I wondered now that grand what if I never had before, far weightier subject that my usual love drivel. I wondered what life would have been like if I’d let go, moved on, forgotten her. Perhaps things might have been different. A single day pushing myself to be social, to go meet other women, to simply take a walk rather than sulking in my lonesome apartment might have resulted in an entirely different outcome. The briefest change might have resulted in the greatest rebirth.

But who knows. Life is a mystery that way. One path unfolded, all others hidden.

The crumpled newspaper remained lying not far off from its eventual grave. I left it where it was, not daring to touch it again for fear of clinging. I pulled my eyes from it, suddenly seeing it for what it was. An omen of what had come to pass, of what would pass if I didn’t do something.

And so I left the trash where it was and went to sit on the lumpy couch. I noticed the book I’d been reading, dogeared and ready for the next book club meeting. But it was the little slip of yellow caught tight between pasty white pages that caught my attention.

My fingers fumbled to reach it, but eventually I was slipping a small scrap of paper out from its prison. I looked down at the gentle scrawl, the little numbers etched there for my bespectacled eyes to squint at. But I could make out what it was, and the intention, and the Scrooge-like thoughts I’d had as I shoved the little note back down into the other pages as though hoping the story might swallow it up like it usually did me.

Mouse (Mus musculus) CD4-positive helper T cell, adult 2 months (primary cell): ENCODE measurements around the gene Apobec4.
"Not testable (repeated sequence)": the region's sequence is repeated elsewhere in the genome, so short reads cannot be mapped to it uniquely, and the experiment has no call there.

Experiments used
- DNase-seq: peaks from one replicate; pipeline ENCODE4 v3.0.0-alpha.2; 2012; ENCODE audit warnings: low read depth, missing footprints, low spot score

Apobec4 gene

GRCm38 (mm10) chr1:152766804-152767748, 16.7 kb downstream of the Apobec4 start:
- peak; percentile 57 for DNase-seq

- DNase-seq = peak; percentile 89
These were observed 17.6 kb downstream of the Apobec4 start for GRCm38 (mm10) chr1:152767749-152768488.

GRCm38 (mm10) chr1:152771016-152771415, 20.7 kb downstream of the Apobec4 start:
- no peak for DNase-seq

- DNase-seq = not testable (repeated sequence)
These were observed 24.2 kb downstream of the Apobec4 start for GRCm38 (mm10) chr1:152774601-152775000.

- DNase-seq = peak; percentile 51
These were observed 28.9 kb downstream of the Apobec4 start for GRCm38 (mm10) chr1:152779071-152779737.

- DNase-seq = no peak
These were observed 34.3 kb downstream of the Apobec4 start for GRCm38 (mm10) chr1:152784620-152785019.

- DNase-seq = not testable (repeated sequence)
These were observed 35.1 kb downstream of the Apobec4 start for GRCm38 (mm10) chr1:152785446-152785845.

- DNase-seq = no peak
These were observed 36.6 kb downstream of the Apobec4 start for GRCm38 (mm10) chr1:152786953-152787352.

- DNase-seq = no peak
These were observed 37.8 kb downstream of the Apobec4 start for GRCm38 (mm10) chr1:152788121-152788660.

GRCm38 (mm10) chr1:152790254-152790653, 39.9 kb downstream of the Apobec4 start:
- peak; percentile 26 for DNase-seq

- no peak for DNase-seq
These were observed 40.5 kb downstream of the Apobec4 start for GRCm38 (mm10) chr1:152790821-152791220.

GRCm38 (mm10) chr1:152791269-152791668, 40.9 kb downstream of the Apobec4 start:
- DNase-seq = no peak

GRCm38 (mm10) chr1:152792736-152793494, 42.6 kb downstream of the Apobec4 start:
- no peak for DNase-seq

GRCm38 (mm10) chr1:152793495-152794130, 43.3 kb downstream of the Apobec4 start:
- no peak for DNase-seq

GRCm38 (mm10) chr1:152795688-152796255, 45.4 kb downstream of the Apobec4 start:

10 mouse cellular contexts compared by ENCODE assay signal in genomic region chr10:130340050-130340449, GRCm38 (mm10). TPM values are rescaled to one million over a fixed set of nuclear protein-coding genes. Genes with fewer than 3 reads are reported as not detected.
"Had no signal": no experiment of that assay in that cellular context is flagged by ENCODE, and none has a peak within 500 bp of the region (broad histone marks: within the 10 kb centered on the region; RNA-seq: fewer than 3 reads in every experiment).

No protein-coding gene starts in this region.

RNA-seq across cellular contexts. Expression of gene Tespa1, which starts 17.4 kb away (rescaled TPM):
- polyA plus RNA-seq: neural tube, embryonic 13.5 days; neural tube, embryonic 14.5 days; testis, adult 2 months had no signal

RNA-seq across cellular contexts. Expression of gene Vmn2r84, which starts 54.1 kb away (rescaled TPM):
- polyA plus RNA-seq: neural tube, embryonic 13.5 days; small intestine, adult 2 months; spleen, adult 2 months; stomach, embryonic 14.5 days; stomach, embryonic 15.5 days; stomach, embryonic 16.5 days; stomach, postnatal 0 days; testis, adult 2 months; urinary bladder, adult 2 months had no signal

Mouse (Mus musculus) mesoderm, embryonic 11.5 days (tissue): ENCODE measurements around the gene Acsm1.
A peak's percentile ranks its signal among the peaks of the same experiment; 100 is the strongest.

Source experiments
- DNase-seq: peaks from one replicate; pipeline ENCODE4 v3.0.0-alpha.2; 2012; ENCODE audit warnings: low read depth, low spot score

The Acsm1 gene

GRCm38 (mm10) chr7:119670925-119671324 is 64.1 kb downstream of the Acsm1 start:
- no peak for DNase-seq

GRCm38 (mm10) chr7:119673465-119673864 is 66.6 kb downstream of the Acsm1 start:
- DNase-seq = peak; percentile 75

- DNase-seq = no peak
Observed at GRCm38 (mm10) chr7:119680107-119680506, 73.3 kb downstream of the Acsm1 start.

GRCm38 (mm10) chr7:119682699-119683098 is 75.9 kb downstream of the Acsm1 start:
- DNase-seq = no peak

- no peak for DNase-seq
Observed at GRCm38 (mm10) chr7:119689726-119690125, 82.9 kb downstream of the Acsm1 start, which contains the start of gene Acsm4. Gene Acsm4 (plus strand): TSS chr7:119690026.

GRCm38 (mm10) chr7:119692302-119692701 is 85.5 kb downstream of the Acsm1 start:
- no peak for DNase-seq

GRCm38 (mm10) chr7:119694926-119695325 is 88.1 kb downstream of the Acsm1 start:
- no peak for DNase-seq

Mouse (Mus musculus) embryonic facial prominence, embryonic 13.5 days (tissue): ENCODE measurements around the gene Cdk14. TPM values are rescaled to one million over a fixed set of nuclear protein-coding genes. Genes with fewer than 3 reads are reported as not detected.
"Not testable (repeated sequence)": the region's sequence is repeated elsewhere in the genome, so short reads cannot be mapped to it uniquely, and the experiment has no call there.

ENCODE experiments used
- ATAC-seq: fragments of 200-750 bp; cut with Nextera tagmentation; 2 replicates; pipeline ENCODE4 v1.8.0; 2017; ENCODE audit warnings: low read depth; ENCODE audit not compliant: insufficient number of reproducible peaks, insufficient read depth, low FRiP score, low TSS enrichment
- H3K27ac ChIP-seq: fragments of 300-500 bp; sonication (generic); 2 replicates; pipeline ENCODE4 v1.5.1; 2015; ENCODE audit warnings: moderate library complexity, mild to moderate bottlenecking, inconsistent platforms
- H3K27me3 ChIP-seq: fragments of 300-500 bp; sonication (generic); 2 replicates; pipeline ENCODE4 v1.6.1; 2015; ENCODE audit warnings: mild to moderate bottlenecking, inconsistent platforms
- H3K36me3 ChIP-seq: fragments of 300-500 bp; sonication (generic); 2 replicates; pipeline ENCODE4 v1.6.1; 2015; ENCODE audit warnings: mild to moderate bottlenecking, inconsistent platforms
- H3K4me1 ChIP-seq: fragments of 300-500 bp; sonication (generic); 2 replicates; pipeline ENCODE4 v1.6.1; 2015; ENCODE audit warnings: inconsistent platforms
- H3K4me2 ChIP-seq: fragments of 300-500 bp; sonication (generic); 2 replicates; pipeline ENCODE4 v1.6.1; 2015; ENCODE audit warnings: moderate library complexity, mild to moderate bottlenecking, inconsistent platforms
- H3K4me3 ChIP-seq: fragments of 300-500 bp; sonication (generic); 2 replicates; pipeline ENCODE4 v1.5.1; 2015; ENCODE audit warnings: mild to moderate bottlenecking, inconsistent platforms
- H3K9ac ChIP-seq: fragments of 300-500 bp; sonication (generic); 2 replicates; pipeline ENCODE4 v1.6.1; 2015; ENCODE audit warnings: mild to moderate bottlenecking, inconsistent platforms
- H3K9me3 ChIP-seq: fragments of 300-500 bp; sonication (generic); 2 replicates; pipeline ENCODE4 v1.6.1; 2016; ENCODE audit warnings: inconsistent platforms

I glanced towards the wastepaper basket. But that was done. An old life forgotten and moved on from. A new future writing itself out in the little slip in my hand. I reached for my dusty phone and pulled it up to press little buttons in sync with the numbers on the page. Her voice answered. I smiled and settled into a casual tone.

“Hello Clara. No…no reason. Just felt like a change…”

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Deepest Blue- A Writing Prompt